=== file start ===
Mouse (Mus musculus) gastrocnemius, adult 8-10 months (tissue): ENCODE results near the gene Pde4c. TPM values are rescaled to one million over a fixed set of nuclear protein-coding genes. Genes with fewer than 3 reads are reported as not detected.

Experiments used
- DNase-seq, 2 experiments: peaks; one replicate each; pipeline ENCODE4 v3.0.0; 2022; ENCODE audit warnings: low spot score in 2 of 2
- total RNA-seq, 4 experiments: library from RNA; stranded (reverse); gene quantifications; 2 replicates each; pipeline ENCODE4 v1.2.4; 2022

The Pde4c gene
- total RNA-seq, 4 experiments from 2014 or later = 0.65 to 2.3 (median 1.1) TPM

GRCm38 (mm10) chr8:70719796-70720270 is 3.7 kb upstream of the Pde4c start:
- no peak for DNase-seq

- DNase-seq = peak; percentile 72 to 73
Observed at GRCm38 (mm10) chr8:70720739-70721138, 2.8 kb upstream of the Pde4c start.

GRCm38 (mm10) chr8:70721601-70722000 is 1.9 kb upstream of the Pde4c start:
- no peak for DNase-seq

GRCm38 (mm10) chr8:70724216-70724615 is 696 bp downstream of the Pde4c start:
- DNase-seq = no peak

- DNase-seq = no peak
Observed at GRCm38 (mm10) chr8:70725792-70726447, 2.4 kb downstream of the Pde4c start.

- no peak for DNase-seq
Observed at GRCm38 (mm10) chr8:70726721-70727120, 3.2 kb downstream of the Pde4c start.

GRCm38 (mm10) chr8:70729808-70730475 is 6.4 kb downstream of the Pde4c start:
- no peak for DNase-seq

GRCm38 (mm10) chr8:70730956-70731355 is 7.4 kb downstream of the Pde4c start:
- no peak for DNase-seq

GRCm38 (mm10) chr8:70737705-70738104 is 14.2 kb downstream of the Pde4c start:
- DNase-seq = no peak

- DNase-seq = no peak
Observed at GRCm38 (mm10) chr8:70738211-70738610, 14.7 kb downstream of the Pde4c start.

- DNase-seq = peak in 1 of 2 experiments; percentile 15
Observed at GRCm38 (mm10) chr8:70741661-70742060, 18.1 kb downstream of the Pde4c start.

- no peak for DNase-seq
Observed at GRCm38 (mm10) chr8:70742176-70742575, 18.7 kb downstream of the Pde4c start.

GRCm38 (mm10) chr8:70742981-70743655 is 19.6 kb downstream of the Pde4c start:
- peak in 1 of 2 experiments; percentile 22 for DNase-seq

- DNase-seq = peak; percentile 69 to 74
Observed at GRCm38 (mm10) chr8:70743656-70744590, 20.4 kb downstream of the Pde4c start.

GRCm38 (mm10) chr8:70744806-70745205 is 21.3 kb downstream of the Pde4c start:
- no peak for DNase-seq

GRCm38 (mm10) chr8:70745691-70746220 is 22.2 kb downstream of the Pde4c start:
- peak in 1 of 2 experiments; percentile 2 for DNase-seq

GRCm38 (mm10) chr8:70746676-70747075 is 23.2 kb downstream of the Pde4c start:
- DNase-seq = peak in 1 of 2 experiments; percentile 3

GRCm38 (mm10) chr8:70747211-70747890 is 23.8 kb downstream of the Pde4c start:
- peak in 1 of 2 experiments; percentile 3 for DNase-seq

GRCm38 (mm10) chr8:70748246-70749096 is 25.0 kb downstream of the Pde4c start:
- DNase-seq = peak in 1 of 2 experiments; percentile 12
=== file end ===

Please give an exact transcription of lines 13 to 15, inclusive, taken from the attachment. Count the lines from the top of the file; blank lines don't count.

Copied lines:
GRCm38 (mm10) chr8:70724216-70724615 is 696 bp downstream of the Pde4c start:
- DNase-seq = no peak

- DNase-seq = no peak